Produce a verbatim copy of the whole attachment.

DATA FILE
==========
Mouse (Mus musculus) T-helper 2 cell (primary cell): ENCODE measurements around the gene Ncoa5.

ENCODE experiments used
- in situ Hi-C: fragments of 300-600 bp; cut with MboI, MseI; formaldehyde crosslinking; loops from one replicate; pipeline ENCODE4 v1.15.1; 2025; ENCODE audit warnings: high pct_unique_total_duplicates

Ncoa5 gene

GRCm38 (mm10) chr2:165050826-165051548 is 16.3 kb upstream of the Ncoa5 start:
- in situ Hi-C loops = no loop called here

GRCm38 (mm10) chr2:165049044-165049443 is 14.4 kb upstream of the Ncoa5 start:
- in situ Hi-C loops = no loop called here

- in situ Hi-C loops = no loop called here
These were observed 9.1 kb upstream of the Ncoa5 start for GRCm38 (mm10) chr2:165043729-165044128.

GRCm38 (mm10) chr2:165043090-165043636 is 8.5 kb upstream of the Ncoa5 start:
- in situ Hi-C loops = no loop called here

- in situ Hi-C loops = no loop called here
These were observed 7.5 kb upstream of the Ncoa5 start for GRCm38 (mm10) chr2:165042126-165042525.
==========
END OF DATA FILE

Mouse (Mus musculus) T-helper 2 cell (primary cell): ENCODE measurements around the gene Ncoa5.

ENCODE experiments used
- in situ Hi-C: fragments of 300-600 bp; cut with MboI, MseI; formaldehyde crosslinking; loops from one replicate; pipeline ENCODE4 v1.15.1; 2025; ENCODE audit warnings: high pct_unique_total_duplicates

Ncoa5 gene

GRCm38 (mm10) chr2:165050826-165051548 is 16.3 kb upstream of the Ncoa5 start:
- in situ Hi-C loops = no loop called here

GRCm38 (mm10) chr2:165049044-165049443 is 14.4 kb upstream of the Ncoa5 start:
- in situ Hi-C loops = no loop called here

- in situ Hi-C loops = no loop called here
These were observed 9.1 kb upstream of the Ncoa5 start for GRCm38 (mm10) chr2:165043729-165044128.

GRCm38 (mm10) chr2:165043090-165043636 is 8.5 kb upstream of the Ncoa5 start:
- in situ Hi-C loops = no loop called here

- in situ Hi-C loops = no loop called here
These were observed 7.5 kb upstream of the Ncoa5 start for GRCm38 (mm10) chr2:165042126-165042525.